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Saturday, 13th April 2024
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ISD will lead to greater harmony in EU, but problems remain to be overcome Back  
The revised Investment Services Directive has provoked a great deal of debate amongst the stockbroking and fund management sectors writes Patrick Wilkinson, particularly in relation to the ‚€ėinternationalisation‚€ô of client orders by investment firms.
On 25 September, 2003, the European Parliament approved at first reading the draft Investment Services Directive (the New ISD) published by the European Commission on 19 November, 2002. The New ISD, like the recently issued EU directive on market abuse (2003/6/EC), is part of the ongoing Financial Services Action Plan and adopts the legislative approach recommended in the Lamfalussy Report that was formally adopted by the Stockholm European Council in 2001. The New ISD has provoked a great deal of debate amongst industry participants, particularly in relation to those provisions which deal with the ‚€ėinternalisation‚€ô of client orders by investment firms. This article examines the impact of three of the more important changes proposed by the New ISD.

The Lamfalussy approach
Before examining the detail of the New ISD, it is important to note the context in which this directive has been prepared. The Committee on the Regulation of European Securities Markets that was chaired by Baron Lamfalussy recommended in its report that new European legislation in the financial services area should be more flexible and have the ability to change to meet developing market circumstances. Accordingly, a four level approach to the introduction of such legislation has been adopted going forward, namely (i) framework principles; (ii) implementing measures; (iii) cooperation; and, (iv) enforcement. The framework principles referred to in (i) above will be set out in directives, whilst detailed measures outlining how these principles are to be implemented will be adopted by way of further legislation issued by the European Commission acting with the assistance of a committee. It is worth noting therefore that the New ISD is intended only to provide a framework for the regulation of investment services within the EU and that further details regarding its implementation will be issued from time to time by the European Commission.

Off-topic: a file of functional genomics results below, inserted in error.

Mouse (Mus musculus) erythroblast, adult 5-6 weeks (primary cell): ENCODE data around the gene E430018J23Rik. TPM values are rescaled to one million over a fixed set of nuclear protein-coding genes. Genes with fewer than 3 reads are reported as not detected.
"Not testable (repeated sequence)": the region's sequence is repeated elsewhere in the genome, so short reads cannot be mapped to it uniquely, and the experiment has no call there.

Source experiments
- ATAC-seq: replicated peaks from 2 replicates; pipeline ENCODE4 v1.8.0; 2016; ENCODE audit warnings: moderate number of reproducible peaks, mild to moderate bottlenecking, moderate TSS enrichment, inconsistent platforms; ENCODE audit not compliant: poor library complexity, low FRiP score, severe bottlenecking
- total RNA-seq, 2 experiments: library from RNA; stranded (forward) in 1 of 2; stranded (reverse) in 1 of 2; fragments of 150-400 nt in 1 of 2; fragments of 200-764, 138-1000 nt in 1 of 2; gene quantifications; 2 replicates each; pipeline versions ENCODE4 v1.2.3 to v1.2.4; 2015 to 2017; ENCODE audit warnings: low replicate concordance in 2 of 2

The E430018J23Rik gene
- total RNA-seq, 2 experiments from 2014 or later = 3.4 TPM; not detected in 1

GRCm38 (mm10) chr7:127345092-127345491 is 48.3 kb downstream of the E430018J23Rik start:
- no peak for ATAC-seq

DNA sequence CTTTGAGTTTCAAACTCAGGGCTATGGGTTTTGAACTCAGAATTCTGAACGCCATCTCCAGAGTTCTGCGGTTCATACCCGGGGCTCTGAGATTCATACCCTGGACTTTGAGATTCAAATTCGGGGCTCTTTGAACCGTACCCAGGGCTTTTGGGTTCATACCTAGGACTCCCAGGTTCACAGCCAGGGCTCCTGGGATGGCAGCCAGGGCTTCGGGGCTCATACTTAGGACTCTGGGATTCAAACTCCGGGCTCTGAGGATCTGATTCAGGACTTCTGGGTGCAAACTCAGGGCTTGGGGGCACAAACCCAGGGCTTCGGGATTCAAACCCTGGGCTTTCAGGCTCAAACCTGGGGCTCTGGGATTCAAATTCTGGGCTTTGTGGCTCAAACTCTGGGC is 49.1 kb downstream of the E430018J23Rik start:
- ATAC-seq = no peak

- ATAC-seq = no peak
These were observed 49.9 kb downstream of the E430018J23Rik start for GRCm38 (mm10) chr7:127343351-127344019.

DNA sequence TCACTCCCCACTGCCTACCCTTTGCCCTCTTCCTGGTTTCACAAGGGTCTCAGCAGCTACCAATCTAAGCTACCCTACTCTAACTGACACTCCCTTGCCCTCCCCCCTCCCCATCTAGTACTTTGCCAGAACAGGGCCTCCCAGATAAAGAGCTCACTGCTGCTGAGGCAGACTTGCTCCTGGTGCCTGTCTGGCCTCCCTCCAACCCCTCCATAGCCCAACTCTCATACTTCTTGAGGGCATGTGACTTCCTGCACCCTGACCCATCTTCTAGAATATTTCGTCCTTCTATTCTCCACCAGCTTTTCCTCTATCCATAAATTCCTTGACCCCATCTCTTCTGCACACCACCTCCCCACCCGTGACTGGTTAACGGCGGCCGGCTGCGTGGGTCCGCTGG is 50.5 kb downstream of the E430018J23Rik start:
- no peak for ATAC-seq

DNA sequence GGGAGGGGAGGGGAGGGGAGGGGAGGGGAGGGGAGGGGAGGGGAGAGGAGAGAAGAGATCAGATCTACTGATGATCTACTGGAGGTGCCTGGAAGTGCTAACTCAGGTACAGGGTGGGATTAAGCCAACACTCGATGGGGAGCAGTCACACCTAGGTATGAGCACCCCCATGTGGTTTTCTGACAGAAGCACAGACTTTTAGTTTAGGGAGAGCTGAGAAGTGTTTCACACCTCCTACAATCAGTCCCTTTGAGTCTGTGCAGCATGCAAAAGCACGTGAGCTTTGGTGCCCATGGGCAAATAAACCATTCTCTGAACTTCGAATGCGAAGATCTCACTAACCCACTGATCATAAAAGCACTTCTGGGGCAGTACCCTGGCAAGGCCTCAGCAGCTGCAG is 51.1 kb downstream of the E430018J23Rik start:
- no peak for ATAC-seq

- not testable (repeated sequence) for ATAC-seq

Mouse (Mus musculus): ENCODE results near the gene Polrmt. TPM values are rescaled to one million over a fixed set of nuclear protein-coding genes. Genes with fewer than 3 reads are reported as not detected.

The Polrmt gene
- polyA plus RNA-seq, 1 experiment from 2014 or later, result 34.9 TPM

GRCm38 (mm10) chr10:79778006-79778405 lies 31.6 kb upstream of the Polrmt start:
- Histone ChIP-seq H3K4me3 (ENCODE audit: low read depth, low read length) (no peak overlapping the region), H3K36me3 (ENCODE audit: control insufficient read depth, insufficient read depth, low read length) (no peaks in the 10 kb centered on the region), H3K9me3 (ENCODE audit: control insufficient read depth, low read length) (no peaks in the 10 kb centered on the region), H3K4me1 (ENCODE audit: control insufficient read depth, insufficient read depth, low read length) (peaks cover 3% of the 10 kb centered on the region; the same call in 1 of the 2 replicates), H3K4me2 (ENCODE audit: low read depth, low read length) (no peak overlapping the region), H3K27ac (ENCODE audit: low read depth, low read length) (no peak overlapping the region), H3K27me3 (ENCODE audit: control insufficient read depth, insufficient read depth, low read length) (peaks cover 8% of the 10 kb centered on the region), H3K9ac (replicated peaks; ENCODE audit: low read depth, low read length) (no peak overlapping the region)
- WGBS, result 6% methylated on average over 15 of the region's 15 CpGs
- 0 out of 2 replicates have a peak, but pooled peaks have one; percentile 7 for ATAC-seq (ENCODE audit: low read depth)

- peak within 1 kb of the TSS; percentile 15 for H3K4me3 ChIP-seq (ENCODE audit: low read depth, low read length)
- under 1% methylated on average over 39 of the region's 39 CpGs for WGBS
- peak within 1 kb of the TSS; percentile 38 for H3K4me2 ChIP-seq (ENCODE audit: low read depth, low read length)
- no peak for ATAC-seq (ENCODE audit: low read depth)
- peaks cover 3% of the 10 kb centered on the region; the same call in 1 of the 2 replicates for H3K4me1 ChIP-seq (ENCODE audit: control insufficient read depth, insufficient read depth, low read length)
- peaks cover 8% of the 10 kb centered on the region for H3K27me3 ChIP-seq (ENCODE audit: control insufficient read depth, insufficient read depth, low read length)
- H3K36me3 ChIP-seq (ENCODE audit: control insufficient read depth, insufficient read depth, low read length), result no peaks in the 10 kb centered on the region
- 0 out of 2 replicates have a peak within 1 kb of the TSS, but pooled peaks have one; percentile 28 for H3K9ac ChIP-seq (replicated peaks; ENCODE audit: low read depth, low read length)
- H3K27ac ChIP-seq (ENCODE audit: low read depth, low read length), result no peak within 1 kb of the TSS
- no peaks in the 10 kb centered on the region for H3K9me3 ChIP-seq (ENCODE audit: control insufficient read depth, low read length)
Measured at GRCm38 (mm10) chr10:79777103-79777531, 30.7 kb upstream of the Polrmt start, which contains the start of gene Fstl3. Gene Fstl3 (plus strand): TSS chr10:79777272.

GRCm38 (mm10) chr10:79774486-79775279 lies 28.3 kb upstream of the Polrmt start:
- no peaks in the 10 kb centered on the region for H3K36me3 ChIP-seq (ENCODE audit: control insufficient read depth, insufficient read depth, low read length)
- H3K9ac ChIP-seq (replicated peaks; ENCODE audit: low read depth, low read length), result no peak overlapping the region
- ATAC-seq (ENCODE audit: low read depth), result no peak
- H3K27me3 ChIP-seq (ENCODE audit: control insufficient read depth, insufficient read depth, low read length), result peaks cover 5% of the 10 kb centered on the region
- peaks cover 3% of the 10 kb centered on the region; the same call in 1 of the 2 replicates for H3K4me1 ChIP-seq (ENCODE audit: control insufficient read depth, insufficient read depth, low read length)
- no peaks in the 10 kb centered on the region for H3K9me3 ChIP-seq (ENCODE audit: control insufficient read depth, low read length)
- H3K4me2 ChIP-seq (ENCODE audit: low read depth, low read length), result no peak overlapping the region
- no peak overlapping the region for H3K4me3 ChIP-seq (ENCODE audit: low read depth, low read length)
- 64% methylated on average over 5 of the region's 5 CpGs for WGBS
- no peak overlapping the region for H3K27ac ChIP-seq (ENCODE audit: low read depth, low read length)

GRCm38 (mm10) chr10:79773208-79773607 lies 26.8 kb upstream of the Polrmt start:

Amendments to the scope of the ISD Passport
Perhaps the most important facet of the existing investment services directive (the ‚€ėExisting ISD‚€ô) is the ability of one investment firm to ‚€ėpassport‚€ô those services that it conducts in its home jurisdiction into another EU member state. However, the differing requirements for authorisation as an investment firm amongst various Member States has led to a form of regulatory arbitrage where firms deliberately seek authorisation under the Existing ISD from regulators with less stringent requirements.

The New ISD introduces a single set of detailed requirements that all Member States will have to apply when considering an application for authorisation as an investment firm. These new requirements will provide a level playing field where all firms using the single passport can provide their services within a host Member State on the same basis as firms authorised by the regulator of such Member State.

In addition, certain key financial services were excluded from the Existing ISD. These included the provision of investment advice, commodity derivatives trading and the operation of multilateral trading facilities. (A multilateral trading facility is defined in the New ISD as ‚€ėa multilateral system which brings together multiple third party buying and selling interests in financial instruments ‚€‘ in the system and in accordance with non-discretionary rules ‚€‘ in a way that results in a contract.‚€ô) The New ISD includes these activities within its provisions and this is likely to be of significant benefit to those investment firms providing these services who wish to expand their horizons by availing of the passport now provided by the New ISD. However, it should be noted that whilst such firms may now avail of the passport under the New ISD they will also be faced with the imposition of initial and ongoing capital requirements as set out in the EU Capital Adequacy Directive (93/6/EEC) that may previously not have applied to them.